If you are driver of an older car, you have probably asked yourself the following before every long road trip:
To take my car or not?
What if my car gives up on a ski trip? I’ve asked myself this question hundreds times. I’ve always gone and always had that little feeling of wallet-emptying hazard when driving trough expensive country.
The car repair in Austria is expensive. They are charging approximately 120 euro per hour for a normal case. However, if you are on a ski trip, your car has died on the side of the road 5 km from the nearest service and you need to go to work tomorrow, you will get a pricey bill.
This happened to me on Sunday, a week ago…
We have wrapped up a full day of skiing in Fieberbrunn and Hinterglemm, Austria, jumped in my 16 years old Volvo V50 and hit the road back home.
Two minutes later, the red warning light showed up on my control panel [yes, one of those annoying lights which indicate, that ignoration will cause trouble]. I knew that, but I’ve ignored it anyways.
After a while, the red light went off. “Yess, we are saved,” I’ve celebrated for myself.
Two minutes after my little celebration, the red light was back on with a red battery symbol. Now, I had to give it some attention. So I did. I’ve gently asked my suspicionless passenger [my girlfriend] what does mean in English: Elektr. Anlage Wartung Dringend?
It means: “electrical system maintenance urgent”, she said with expanded pupils.
Ouou, now I had to process with explanation:
“There is a fair chance, that we might have a problem.”
Not knowing what to do, I kept driving. The error light went off and on again multiple times until the control board has shown the new one: ABS control off.
Damn, it was getting serious. At this time, I knew that it was not only the voltage sensor problem. I was loosing the precious power juice.
I’ve switched the music off, lights off while getting ready to pull to the side of the road. Then I’ve got another warning: Power steering off. At this point, I was able to feel how is it to navigate 1980 Liaz Truck trough roundabout.
I’ve told to my girlfriend Zuzka to find the nearest car repair shop. To find an opened repair shop on Sunday in Austria when you have 3 minutes till your car dies is pretty far from an easy task. Therefore, I had to pull it to the nearest parking lot. There was a free one, in front of the ski lift bottom station in Sankt Johann in Tirol.
I’ve switched my engine off and here we were. In the middle of the Alps with car unable to drive and our daily jobs waiting for us the next day.
The repair cost calculation immediately took place in my brain.
New alternator with a retail price tag 350 eur, labour with diagnostics 4 hours times 120 eur = 480, extra surcharge because I am in a trouble and need it fixed quickly = maybe 200, towing off my car to the workshop 150. Altogether = 1180 eur [I lived in Austria and I have basic imagination of approximate price of the repair, but I might be wrong with my calculation]. Anyways it was pricey enough to try my second option: “The DIY car repair.”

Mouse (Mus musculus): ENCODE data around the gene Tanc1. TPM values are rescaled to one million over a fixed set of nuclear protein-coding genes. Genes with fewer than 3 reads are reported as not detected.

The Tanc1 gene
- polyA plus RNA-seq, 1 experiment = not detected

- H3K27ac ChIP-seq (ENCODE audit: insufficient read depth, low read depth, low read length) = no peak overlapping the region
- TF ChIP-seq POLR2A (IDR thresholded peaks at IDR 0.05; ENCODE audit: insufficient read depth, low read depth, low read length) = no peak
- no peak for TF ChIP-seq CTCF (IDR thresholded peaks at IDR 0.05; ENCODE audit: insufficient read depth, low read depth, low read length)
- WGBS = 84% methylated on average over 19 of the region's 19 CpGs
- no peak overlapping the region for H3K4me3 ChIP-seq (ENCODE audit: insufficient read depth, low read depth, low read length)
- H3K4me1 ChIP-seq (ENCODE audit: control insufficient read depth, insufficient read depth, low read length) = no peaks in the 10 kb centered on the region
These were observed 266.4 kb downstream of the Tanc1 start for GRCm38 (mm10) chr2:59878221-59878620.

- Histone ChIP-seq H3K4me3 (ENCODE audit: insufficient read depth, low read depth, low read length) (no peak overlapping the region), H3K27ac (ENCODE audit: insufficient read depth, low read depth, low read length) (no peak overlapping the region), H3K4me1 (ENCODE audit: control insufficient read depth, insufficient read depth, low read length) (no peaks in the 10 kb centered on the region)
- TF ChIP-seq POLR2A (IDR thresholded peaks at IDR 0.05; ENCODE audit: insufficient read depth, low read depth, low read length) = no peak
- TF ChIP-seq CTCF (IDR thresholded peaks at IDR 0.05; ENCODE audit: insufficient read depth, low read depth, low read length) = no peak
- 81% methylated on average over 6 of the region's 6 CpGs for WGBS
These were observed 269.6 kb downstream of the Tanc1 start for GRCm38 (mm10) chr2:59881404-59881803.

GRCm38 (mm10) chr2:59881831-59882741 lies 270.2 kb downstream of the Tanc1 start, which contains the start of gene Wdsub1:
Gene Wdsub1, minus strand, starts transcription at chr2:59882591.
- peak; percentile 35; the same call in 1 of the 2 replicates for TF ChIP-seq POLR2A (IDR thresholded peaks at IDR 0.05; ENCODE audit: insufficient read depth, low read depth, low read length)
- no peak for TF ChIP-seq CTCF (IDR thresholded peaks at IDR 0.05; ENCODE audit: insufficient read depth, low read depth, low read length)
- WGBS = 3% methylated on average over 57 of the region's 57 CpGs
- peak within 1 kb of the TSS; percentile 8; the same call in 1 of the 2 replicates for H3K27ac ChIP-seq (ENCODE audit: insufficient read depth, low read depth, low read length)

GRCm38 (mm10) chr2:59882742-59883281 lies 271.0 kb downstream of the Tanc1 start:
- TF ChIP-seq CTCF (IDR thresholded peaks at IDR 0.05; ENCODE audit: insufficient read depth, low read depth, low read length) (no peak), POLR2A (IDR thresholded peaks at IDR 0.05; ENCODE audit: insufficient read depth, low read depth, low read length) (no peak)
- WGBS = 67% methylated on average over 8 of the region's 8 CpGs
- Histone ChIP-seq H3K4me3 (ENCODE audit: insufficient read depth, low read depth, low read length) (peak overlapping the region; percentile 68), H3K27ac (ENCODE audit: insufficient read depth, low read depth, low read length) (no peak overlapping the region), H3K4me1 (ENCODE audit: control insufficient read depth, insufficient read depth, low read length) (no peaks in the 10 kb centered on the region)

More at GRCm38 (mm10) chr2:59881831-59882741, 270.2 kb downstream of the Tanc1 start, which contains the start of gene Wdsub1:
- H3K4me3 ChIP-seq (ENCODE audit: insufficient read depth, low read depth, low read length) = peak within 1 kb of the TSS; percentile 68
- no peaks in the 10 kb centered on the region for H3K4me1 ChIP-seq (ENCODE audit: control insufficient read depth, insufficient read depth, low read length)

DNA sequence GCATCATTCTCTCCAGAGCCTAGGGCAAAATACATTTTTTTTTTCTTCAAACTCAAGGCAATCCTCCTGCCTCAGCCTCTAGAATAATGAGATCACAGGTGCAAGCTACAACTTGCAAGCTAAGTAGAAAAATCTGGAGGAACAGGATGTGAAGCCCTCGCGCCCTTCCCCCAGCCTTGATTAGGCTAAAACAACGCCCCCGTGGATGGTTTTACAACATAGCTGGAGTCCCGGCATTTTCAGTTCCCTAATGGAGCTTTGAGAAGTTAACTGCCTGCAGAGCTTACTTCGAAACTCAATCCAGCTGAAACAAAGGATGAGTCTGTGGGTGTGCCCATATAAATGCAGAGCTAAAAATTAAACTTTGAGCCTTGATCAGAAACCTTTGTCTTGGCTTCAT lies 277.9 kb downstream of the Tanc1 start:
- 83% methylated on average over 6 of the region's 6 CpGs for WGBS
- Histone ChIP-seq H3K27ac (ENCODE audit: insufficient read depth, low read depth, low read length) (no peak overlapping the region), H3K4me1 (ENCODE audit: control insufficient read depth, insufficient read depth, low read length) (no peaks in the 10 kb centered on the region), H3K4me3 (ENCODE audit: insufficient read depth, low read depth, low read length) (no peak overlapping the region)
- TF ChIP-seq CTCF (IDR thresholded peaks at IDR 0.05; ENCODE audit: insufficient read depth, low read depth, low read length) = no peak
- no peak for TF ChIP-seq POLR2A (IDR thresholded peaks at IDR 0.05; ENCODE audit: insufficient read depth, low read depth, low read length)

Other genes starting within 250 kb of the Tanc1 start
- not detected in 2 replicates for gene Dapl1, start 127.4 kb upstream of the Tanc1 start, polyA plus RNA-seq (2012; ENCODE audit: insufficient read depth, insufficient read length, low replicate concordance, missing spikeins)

The new alternator on Amazon was for 120 euro with express delivery to the nearest post office.
So we wrote to our bosses that we had to unexpectedly extend our holiday, booked 2 nights in the hotel and went for a fabulous Italian pizza in Pizzeria La Rustica, Sankt Johann in Tirol.
Finally, we had a time to relax, eat good food and think about good times in the Austrian mountains.
Two brain-treating, stomach-filling days flew by and the package arrived at the post office. I’ve picked it up, jacked-up my car and dived into diy car repair.
Damn, it was a pain in the ass!
There was one hidden screw in the fuel filter, which had to be removed to access the alternator. Two hours lost.
Moreover, all youtube how-to videos featured different tensioning pulley on the serpentine belt and I was struggling to loosen it. This step took 2 hours, and 3 trips of my girlfriend to borrow tools from lift operators.
Well, what can’t be done with brute force, can be done with a bigger force.
That’s what Slovakians say. Personally, I don’t trust it, because people who employ this rule are usually snapping the bolts. In this situation, snapping the bolt would cause tears on my face.
So I’ve disassembled my avalanche shovel to use it as gentle lever extender, to loosen that damn tensioning pulley.
Success. Serpentine belt felt off and I was ready to transplant the heart of my car.
Old alternator off, new one in. Putting things together is a breeze compared to disassembling. Even when it rains.
Once our mothership was one piece again, there was only one last question unresolved:
Is it actually fixed?
Was the time to find out.
We’ve called one helpful Slovakian who had stopped by during my hands-on procedure to offer his help. He brought his car to kick-start our mothership.
Ten minutes later, old Volvo was back alive, with a new heart, feeding the rest of the body with precious power juice.
Don’t be scared to fix your car. You will certainly not be able to fix everything on the road, but many parts are well accessible, cheap and can be fixed with simple ratchet set [always carry that ratchet set in your car].
You will be amazed by how much you can save.
Yes, to fix my issue was a hassle. However, it’s not always like that. Usually, it’s easy. Usually, how-to videos fit exactly your car model.
I’ve saved on DIY car repairs thousands of euros. Moreover, It teaches me to understand what’s happening under the hood. Car mechanics were also only boys who liked cars in the past.
In this case, I’ve saved approximately 1000 euro on repair which took me 7 hours altogether. If I would have to do it next time, it will probably take only 3 hours.
Use youtube. There are wonderful DIY car repair how-to videos about almost every car on the market. Try it first, then decide if is it worth giving your hard-earned money to a car repair shop or you will do it yourself.
Fix your own stuff.
Live your adventure.